OER in 30 minutes: Part 1

oer image

Welcome to 30 minutes of Open Education Resources:

Hello and welcome. The aim of these two short sessions is to introduce you to the idea of OER and OEP (Open Education Practice). I’ll give you tools to find, use and hopefully, make your resources open to an education-hungry world. The outcome will be that you will know how to tap into and use a vast number of resources to enrich your research and the learning experience of your students.

Digital Badge

I’m please to say we’ve introduced a digital badge to this course.  Complete the tasks and make comments to earn your digital badge which proves you have engaged with the course, and can be added to your C.V/LinkedIn profile, CPD work profile. If you haven’t done so already, please pop along to Credly,  set up an account fro yourself, with your work email address.

Please FOLLOW THIS BLOG:

You should be able to see an option to ‘follow’ this blog on this page – if you hover your mouse over the bottom right of this page – please click on that and enter your email – this will enable you to contribute to the comments, which will be beneficial for both of us.  

If you can’t see the ‘follow’ option, not to worry, you can still read the posts, and email me any comments –  jason.williams@anglia.ac.uk  

Challenges in Education

We live in a world with more information than we know what to do with – and when we sit down to research our work we have that world at our fingertips.  Yet, as we know, not all of it can be used, trusted, and copied legally, not all of it is good information, and not all of it can be easily referenced.

We also have a significant challenge in that media/webpages/course materials etc, are time-consuming and expensive to create, and being a student is an increasingly expensive activity.

‘What’s all that got to do with OERs, and how do they help?’

There are masses of free, amazing, professional academic resources on the web made by universities and companies all over the planet, that you are allowed, even invited, to use, re-purpose and embed into your teaching and research.

“Open Education Resources (OER) are teaching, learning, and research resources that reside in the public domain or have been released under an intellectual property license that permits their free use or re-purposing by others. Open educational resources include full courses, course materials, modules, textbooks, streaming videos, tests, software, and any other tools, materials, or techniques used to support access to knowledge.” (Atkins et al. 2007, p 4)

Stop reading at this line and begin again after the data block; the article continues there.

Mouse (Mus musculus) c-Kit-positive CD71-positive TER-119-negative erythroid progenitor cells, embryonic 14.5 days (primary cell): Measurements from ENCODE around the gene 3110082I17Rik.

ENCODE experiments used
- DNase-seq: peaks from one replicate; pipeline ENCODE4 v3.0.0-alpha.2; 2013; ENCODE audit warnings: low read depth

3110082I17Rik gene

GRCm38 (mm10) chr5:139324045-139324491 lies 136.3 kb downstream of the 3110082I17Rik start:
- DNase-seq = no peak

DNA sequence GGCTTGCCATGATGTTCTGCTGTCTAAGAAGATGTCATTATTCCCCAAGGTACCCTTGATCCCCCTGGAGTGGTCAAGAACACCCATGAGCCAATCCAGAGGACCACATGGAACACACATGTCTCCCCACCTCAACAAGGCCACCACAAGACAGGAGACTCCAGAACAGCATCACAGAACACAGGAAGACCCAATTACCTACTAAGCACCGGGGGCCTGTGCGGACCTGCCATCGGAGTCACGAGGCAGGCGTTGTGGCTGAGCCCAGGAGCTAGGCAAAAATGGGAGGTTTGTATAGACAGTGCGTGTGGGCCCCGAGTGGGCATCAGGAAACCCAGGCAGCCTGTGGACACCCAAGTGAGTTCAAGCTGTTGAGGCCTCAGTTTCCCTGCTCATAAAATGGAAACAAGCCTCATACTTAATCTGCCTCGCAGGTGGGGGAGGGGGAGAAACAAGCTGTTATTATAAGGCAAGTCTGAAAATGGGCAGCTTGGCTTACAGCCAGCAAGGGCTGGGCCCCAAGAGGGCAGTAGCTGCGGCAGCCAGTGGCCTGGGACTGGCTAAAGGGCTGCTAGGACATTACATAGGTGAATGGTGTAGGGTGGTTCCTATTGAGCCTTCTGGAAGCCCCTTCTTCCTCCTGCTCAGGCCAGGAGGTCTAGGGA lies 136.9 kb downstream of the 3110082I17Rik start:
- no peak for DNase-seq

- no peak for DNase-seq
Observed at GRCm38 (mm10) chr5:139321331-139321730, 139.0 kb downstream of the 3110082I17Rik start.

Atkins, D.E., Brown, J.S. & Hammond, A.L. (2007). A Review of the Open Educational Resources (OER) Movement:

Here’s a short video which explains:

 

A little bit of history for you (some of it is quite fascinating):

History of OERs

”That all sounds great! So where can I find them?”

OERs appear across the web on many platforms; YouTube, iTunes U, Vimeo being a few of the better known platforms. They also appear within University webpages, and are also gathered together in OER directories and search engines.  (We will explore those next time).

TOOL: CREATIVE COMMONS SEARCH TOOL is a fantastic way of searching for OERs that have been tagged under the Creative Commons use. If you are not aware of what Creative Commons is, have a look here. It’s at the centre of the idea of OERs.

TASK:  Use the CREATIVE COMMONS SEARCH  tool to find a piece of video, and a photograph/or diagram, plus some text that would be useful for a module you are teaching right now.  If you are not teaching, then pick something you are interested in. (I just chose Wilfred Owen.) Please share the links in the reply box below.

DID YOU KNOW? Anglia Ruskin University has an iTunes U presence that has had tens of thousands of views and downloads across the planet.

OPTIONAL TASK: If you have iTunes on your phone or computer do a search for ‘Cardiac Arrest Simulation’. The videos on there created by Anglia Ruskin (me, in fact) are the only information on that subject across the entire iTunes platform (not just the iTunes U part of it).  Have you ever suggested to your students that they might find useful information on iTunes U?

DID YOU KNOW? Anglia Ruskin University staff and students have access to millions of programmes films and radio programmes which can be embedded, used in class/VLE/assignments, quoted and referenced via Box of Broadcasts?

EXTRA TASK: I invite you to browse OER COMMONS for something related to your subject. Let me know what you find in the comment box below.

Here’s a few more things you might like to have a quick look at:

  • RES: a brilliant new idea that could change the face of pulling free resources together. Click the link and watch the video on their front page for info.
  • Whether you teach English or not these examples of freely available resources are stunning  – Folio and Resources

Next Session:

Well, I hope you have already found something useful from today’s short session.  I know every time I go looking for OERs I end up finding something new and incredible, and certainly things that I would not have the time, money or skills to create myself. This is not, however, just a story about getting free resources from reputable sources – another important aspect is that sharing resources across the globe can lead to incredible things happening.

In the next post we will be looking at OER directories and search engines, some really cool resources, and also why you might consider making your resources open to the world.  Here’s a video on that to whet your appetite. See you tomorrow.